Bulger Day 9: The Informant Files

A witness takes the prosecution through Bulger's FBI file.

So Whitey Bulger’s on trial and you’re interested in hearing about it, but you’ve got this darn day job and you can’t manage to keep up with all the live tweets. We feel you. Here’s what you missed. (Past coverage here.)

The WitnessesThere was just one witness today, the Dept. of Justice’s James Marra, who took the prosecution through some of Whitey Bulger’s hulking FBI file. The defense hasn’t yet cross-examined him, so the takeaway of the day was that Whitey Bulger gave the FBI a whole lot of evidence about a whole lot of South Boston and mafia criminals, and occasionally worked his FBI contacts to give false information about crimes in which he was actually involved. The case of Brian Halloran, for instance, is one where Bulger told the FBI that they should look into whether the mafia killed him because he’d been cooperating with law enforcement, when (according to the government) it was actually Bulger who had Halloran killed for leaking info to the FBI linking him to anther murder.

Bulger himself has alleged in a letter from jail that he never gave the FBI any information that put anyone in jail, though Marra’s testimony contested that claim. Bulger’s lawyers also claimed in opening arguments, and will likely claim again on cross-examination, that the file’s contents were largely fabricated by his handler, the corrupted FBI Agent John Connolly. Apparently seeking to defuse that narrative, the prosecutors today noted that the file contained information Bulger gave to multiple FBI agents, not just Connolly, the idea being that all of them colluding to fabricate a huge file would be pretty unlikely.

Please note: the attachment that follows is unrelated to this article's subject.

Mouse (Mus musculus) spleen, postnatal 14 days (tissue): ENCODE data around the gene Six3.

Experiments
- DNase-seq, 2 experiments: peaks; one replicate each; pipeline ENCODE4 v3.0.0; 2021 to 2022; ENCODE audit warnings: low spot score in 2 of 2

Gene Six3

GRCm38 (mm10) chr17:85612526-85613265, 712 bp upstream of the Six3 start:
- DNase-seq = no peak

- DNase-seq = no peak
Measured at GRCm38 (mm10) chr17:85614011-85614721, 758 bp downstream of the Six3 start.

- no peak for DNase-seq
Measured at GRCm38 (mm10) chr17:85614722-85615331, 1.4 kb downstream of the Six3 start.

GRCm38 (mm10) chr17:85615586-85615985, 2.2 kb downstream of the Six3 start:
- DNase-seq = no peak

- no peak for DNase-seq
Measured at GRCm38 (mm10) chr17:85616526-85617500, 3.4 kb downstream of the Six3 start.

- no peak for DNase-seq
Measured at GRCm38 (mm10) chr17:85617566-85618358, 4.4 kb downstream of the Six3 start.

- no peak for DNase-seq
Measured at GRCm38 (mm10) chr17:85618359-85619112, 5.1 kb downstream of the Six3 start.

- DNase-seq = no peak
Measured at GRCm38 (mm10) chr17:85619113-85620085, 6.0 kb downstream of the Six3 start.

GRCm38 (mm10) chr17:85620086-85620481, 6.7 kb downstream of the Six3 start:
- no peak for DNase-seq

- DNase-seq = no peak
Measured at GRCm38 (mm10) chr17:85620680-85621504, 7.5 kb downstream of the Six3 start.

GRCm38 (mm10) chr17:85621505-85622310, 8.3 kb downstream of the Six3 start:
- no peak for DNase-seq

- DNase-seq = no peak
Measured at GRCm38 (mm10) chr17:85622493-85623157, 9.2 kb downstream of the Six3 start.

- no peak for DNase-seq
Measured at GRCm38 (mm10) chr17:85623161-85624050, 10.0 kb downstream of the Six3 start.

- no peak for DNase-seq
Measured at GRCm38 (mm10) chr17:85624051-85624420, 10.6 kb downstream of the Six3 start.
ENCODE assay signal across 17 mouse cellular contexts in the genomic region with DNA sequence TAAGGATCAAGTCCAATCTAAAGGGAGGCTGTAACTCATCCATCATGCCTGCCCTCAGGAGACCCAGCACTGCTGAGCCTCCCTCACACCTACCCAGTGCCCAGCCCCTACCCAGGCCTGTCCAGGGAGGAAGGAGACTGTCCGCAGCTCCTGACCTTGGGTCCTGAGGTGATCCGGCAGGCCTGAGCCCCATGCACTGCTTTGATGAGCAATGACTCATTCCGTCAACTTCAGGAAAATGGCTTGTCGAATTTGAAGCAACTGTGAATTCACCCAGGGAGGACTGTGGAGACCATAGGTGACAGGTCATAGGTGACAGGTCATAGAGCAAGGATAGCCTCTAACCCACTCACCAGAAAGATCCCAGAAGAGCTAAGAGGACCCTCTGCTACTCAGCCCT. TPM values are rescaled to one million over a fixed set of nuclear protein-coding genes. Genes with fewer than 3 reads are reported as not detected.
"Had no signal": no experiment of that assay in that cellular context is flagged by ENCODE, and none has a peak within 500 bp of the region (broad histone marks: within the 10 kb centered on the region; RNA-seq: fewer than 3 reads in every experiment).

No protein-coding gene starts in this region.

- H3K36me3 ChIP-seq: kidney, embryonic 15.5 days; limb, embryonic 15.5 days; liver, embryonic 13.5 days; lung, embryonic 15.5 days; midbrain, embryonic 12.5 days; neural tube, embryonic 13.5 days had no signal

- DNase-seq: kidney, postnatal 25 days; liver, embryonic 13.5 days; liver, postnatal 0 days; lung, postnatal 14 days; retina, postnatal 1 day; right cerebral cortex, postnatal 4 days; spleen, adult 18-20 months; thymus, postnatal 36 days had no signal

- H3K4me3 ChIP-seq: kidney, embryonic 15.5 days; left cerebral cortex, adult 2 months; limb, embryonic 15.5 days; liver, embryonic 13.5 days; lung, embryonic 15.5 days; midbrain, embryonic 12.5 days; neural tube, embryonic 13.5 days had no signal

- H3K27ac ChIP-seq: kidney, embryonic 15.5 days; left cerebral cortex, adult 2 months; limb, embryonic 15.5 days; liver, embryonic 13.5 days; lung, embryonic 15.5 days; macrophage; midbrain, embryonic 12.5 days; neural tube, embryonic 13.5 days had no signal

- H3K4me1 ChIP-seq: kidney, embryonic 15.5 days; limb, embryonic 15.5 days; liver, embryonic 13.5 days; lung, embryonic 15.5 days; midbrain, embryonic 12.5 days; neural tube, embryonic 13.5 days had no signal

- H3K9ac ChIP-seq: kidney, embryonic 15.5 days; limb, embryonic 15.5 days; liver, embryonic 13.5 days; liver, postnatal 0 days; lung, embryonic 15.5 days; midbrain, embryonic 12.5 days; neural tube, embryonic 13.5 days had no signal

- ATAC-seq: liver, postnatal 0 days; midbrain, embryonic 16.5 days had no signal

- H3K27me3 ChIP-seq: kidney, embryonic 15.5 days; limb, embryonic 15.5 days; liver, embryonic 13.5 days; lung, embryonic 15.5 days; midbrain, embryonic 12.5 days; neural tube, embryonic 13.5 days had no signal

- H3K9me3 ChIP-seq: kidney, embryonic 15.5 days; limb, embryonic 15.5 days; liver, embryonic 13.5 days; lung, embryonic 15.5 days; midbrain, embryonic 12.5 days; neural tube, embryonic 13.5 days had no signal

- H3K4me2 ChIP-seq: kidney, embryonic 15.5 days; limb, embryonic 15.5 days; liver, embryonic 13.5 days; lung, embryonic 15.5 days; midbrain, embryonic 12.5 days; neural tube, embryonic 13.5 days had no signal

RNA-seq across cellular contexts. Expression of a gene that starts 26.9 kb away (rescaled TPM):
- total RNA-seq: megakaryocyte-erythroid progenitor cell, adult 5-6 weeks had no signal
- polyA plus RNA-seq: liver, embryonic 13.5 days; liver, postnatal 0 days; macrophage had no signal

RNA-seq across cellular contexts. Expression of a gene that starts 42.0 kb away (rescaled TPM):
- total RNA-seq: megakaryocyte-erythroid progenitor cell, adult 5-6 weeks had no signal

The Gag Order: The judge started the day by considering a motion to lift the gag order on the defense that prevents them from talking with the media. “The overriding tenor of the media coverage has been adverse to the defendant,” Bulger’s attorneys wrote. “The defendant has no voice in this discourse.” The prosecutors fought back, saying the jury wasn’t supposed to read media coverage, and that Bulger could take the stand to give himself a voice if he wanted. The judge didn’t immediately rule.

Given the slow pace by which the prosecution made its way through the info Bulger allegedly gave the government, it seemed like a fairly unremarkable day in court by Bulger trial standards. But stay tuned for testimony from Connolly’s supervisor, John Morris, who had direct contact with Bulger in his role as an informant. Should be fascinating.